1st International ICST Conference on Ambient Media and Systems

Research Article

Active Manipulation of Users in Haptic-Enabled Virtual Environments

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  • @INPROCEEDINGS{10.4108/ICST.AMBISYS2008.2910,
        author={Mehrdad H. Zadeh and David Wang and Eric Kubica},
        title={Active Manipulation of Users in Haptic-Enabled Virtual Environments},
        proceedings={1st International ICST Conference on Ambient Media and Systems},
        keywords={Human factors haptic human performance sub-threshold force Perception and psychophysics human-computer interaction velocity},
  • Mehrdad H. Zadeh
    David Wang
    Eric Kubica
    Year: 2010
    Active Manipulation of Users in Haptic-Enabled Virtual Environments
    DOI: 10.4108/ICST.AMBISYS2008.2910
Mehrdad H. Zadeh1,*, David Wang1,*, Eric Kubica2,*
  • 1: Electrical and Computer Engineering Department, University of Waterloo
  • 2: Department of Systems Design Engineering, University of Waterloo
*Contact email: mehrdad@kingcong.uwaterloo.ca, dwang@kingcong.uwaterloo.ca, ekubica@kingcong.uwaterloo.ca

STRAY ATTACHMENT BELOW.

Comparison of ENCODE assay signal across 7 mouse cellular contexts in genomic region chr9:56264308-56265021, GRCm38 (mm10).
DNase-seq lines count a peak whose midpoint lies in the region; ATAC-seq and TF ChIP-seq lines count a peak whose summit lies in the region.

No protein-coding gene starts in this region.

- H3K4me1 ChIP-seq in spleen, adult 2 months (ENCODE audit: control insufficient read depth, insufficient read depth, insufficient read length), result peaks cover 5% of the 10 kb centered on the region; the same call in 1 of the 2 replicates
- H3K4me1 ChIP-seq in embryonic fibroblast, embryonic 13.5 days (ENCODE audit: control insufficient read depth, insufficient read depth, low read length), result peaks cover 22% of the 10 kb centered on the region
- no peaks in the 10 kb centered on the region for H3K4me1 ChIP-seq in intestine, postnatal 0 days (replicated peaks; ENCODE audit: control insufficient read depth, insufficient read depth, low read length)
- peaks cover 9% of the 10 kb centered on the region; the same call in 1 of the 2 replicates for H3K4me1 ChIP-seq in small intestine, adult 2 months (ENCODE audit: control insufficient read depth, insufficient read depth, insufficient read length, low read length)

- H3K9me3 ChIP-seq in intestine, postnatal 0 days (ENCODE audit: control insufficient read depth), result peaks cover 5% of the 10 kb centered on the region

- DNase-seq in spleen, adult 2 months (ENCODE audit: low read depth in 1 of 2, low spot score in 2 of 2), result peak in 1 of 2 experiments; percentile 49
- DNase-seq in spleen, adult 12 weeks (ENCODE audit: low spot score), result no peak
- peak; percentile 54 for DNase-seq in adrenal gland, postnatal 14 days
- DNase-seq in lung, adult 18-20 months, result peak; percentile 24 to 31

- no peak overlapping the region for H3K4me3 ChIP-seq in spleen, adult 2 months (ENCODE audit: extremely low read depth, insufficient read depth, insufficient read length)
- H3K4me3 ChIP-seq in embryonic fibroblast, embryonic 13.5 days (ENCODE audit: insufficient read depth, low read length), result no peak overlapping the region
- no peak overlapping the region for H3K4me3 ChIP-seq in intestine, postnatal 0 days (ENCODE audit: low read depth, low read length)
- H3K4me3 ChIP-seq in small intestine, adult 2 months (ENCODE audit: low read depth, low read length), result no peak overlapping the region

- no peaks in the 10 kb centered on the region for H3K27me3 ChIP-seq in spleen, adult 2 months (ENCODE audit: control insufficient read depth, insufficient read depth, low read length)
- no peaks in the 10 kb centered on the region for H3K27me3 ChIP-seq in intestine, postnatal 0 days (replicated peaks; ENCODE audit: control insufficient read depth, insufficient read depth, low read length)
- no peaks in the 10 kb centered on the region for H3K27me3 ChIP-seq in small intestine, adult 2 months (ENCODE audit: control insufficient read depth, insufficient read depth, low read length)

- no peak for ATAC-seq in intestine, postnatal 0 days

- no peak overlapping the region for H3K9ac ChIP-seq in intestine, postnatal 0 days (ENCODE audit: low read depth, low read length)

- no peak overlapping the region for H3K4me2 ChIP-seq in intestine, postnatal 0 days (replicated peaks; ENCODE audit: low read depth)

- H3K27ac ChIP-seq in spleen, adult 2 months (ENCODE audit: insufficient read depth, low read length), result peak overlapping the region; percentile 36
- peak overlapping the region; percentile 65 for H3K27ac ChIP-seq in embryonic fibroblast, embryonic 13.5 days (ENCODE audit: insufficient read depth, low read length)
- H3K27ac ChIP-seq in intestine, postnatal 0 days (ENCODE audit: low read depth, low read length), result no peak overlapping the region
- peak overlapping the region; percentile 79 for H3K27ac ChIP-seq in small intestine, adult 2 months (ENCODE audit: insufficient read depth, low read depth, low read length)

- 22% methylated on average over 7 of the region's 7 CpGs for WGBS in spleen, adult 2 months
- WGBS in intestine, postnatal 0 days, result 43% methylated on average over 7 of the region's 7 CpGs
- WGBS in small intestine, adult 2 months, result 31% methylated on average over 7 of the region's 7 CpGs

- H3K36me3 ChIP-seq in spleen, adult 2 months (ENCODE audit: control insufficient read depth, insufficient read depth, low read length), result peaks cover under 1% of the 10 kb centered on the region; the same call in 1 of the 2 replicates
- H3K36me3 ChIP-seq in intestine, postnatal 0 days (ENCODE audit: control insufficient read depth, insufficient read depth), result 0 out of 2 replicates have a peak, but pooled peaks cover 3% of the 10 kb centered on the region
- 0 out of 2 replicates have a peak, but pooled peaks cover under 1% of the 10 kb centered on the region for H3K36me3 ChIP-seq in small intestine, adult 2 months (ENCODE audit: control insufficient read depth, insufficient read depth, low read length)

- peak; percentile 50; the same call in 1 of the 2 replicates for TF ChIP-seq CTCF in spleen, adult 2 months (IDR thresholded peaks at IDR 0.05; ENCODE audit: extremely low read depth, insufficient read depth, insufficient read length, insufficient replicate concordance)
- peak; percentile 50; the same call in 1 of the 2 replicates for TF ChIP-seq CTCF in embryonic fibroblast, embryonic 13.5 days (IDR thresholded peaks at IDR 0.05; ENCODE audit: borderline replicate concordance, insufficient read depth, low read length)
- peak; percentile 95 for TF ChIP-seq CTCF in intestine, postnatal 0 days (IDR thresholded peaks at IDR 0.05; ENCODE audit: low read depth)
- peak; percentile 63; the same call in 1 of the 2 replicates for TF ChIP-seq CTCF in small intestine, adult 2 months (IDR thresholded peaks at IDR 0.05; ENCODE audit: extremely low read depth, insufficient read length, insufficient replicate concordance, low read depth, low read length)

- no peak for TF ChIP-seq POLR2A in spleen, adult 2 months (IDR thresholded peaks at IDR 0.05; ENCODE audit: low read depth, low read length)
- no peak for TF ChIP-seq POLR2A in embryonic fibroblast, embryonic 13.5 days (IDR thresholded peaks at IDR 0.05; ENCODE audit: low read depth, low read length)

The main goal of this research is to study the effect of subthreshold forces on human performance in a haptic-enabled virtual reality system. A multi-modal task similar to Fitts is used to study the effects of the sub-threshold forces on user performance. Each user’s movement is manipulated using controlled forces such that the user is not aware of the forces. Subjects can see the position of the haptic probe in a virtual environment where they are manipulated using sub-threshold forces. The multi-modal task is used to measure the accuracy of subjects in two experiments. During the experiments, the effects of force intensity and the relative direction of applied forces to the direction of user’s hand motion in the presence of visual cues are investigated. A performance index is also introduced that can be used to evaluate human performance in the application of subthreshold forces. A psychophysical method is utilized to ensure that the applied forces on the user’s hand are below the force threshold of the human haptic system. Results indicate that user performance is affected by both the intensity and direction of sub-threshold forces even when the users could control their actions through visual feedbacks.